The West End is a cyclical place, where existing productions are continually moved out to make room for new shows. This revolving door system is what keeps the West End in good health. It is true of the many actors who perform on the stage there too, with cast changes regularly taking place to keep productions fresh. New faces are always showing up in the West End, creating the bright young stars of tomorrow, but unfortunately, the cyclical effect means that we sometimes lose an already established star of the stage.
It was with sad hearts today that we learned of the death of British actor Roger Lloyd-Pack. He had been suffering with pancreatic cancer, and on Wednesday night, the 69 year old stage and screen star passed away at home surrounded by his family.
Roger Lloyd-Pack was a versatile actor who never really escaped his role in BBC sitcom Only Fools and Horses. He played dim-witted road sweeper Colin ‘Trigger’ Ball in the beloved TV program which aired from 1981 to 2003. He thought of his role as both a blessing and a curse; the character was hugely popular with audiences and long after the show had ended, he would still hear shouts of ‘Trigger!’ everywhere he went.
He was born in Islington, North London in 1944, and his father Charles Lloyd-Pack was also an actor who regularly starred in Hammer House of Horror films. Only Fools and Horses was probably his most recognised role, but he had a long and impressive career which saw him appear on TV, film and stage. He studied at the Royal Academy of Dramatic Art (RADA), one of the oldest and most prestigious drama schools in the UK, which has produced some of the acting world’s most talented and highly respected actors. In addition to Roger Lloyd-Pack, other RADA alumni include Sir Anthony Hopkins, John Hurt, Peter O’Toole, Ralph Fiennes and Sir Kenneth Brannagh, as well as more stars of recent years, Gemma Arterton, Tom Hiddleston, Maggie Gyllenhaal, Alan Rickman, Alex Kingston and Michael Sheen.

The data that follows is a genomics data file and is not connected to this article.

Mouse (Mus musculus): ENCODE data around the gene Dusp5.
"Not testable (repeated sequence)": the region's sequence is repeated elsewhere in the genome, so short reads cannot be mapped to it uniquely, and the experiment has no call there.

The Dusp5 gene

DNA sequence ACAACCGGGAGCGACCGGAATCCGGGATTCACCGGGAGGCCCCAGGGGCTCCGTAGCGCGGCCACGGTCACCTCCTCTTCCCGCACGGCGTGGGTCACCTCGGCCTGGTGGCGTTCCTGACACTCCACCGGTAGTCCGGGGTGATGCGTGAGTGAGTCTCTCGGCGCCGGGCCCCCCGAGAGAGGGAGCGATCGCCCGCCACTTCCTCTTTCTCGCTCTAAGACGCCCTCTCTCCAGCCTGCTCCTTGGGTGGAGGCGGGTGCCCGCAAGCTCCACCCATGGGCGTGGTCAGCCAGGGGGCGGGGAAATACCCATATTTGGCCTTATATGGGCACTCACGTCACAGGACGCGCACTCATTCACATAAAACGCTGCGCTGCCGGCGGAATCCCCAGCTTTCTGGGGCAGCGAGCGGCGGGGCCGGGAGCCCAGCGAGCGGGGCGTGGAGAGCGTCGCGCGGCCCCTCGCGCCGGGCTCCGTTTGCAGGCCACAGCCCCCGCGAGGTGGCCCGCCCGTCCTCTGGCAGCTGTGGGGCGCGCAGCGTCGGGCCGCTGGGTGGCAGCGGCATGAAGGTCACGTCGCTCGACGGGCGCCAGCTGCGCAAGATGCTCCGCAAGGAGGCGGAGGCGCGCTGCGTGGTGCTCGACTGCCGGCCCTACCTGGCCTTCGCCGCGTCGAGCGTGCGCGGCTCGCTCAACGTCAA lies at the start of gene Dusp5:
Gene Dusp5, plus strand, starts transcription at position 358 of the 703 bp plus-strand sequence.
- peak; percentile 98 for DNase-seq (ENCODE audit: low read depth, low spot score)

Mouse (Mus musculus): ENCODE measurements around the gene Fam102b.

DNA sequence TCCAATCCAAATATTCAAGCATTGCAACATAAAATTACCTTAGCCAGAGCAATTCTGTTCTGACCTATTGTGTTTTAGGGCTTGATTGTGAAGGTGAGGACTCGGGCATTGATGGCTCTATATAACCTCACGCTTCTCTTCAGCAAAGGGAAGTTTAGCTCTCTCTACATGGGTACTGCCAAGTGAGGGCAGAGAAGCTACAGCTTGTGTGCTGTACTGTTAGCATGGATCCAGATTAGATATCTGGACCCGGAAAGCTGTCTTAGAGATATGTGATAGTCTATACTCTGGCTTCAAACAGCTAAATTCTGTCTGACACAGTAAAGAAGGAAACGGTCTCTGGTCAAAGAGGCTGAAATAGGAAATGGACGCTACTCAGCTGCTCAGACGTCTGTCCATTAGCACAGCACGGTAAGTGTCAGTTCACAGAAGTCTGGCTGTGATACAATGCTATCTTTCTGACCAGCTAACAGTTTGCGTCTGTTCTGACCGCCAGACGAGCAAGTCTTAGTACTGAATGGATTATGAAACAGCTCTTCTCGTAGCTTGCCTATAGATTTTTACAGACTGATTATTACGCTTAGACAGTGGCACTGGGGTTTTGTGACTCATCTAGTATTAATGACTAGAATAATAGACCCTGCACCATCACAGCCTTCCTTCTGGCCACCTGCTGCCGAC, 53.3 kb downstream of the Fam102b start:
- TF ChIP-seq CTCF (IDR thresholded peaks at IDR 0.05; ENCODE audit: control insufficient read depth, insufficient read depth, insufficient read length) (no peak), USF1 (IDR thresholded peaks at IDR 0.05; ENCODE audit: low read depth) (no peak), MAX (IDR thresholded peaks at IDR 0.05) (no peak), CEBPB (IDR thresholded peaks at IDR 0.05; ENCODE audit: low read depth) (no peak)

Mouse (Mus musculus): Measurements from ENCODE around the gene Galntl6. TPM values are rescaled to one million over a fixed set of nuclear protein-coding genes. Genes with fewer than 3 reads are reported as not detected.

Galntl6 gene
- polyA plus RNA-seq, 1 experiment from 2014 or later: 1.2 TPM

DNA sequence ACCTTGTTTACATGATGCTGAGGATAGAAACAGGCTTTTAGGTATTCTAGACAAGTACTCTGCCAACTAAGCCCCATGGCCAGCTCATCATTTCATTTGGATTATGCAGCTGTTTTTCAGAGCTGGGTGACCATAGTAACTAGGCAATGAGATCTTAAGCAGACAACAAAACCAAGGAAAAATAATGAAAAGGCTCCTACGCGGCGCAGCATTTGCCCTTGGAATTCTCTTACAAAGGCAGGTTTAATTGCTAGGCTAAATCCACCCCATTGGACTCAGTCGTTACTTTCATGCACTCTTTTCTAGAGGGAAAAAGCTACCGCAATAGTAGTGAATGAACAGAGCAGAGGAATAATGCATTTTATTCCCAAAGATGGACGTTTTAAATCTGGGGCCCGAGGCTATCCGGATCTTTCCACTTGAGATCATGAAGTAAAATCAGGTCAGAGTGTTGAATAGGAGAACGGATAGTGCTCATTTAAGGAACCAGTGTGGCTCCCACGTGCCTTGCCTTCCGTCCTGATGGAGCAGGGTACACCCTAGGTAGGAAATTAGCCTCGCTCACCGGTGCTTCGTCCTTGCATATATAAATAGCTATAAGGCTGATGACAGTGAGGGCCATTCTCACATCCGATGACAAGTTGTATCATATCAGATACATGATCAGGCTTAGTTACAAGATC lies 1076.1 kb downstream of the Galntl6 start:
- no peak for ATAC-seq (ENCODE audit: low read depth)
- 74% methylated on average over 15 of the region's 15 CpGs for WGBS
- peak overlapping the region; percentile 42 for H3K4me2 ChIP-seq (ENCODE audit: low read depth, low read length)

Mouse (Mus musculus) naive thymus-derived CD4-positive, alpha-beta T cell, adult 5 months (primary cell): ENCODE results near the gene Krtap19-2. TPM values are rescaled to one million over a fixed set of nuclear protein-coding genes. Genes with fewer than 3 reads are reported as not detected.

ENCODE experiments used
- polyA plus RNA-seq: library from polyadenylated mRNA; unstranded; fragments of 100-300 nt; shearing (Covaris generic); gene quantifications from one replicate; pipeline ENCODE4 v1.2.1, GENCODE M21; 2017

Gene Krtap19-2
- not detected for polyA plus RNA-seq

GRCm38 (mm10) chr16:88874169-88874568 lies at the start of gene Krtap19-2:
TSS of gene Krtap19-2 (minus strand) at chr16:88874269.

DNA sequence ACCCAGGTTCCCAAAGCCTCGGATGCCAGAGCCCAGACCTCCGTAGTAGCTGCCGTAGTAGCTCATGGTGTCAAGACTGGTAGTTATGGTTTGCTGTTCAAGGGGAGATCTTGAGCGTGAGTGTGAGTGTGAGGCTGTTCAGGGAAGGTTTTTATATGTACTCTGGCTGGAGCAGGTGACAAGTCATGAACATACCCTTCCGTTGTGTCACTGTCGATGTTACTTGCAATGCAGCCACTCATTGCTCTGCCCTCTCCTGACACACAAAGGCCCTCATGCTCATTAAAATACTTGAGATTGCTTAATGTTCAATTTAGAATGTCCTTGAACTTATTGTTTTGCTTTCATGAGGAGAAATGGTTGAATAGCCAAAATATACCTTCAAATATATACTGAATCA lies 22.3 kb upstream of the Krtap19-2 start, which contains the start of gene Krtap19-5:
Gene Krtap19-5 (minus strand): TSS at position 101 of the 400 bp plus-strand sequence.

He went on to play many other TV roles aside from Trigger in Only Fools and Horses, most notably appearing alongside Dawn French as farmer Owen Newitt in The Vicar of Dibley and also as evil villain John Lumic in a Cyberman-themed 2-part episode of Doctor Who opposite David Tennant and Billie Piper. He had previously worked with Tennant on the 2005 Harry Potter film, Harry Potter and the Goblet of Fire. In what is perhaps his most recognisable film appearance, he played Ministry of Magic employee Barty Crouch Sr. with Tennant playing his son.
His first stage role was as Osip in the 1984 production of Chekov’s Wild Honey. Since then, he has also played Kafka in the Alan Bennett play Kafka’s Dick and Ash in Dealer’s Choice by Patrick Marber, as well as other on-stage performances in Art, The Last Laugh, The Caretaker and The Royal Hunt of the Sun. His most recent stage roles were in classic works of Shakespeare at the Globe Theatre in their all-male productions of Richard III and Twelfth Night. He starred as the Duke of Buckingham in 2012’s Richard III opposite Mark Rylance in the title role, while appearing onstage with Stephen Fry (Malvolio) in Twelfth Night as Sir Andrew Aguecheek in 2013. In September of that same year, he was part of a line-up which included Sir Derek Jacobi and Samuel West for The Utter: Jazz Collective, in which he performed readings of WH Auden poetry.
The twice-married actor is survived by his four children, including actress Emily Lloyd.
He provided many classic moments of comedy as Trigger, with some of the most memorable being his twenty year old broom and always calling Nicholas Lyndhurst’s character Rodney ‘Dave’. And who can forget Del Boy falling though the open bar hatch? Lloyd-Pack’s reaction is almost as amusing as the moment itself. Still, he was so much more than his Only Fools and Horses role. An accomplished stage actor, he will be sorely missed from the West End and it’s a shame that he never got to fulfil his desire to play the title roles in Uncle Vanya and King Lear. RIP Roger Lloyd-Pack.
By Julie Robinson (@missjulie25)
Thursday 16th January 2014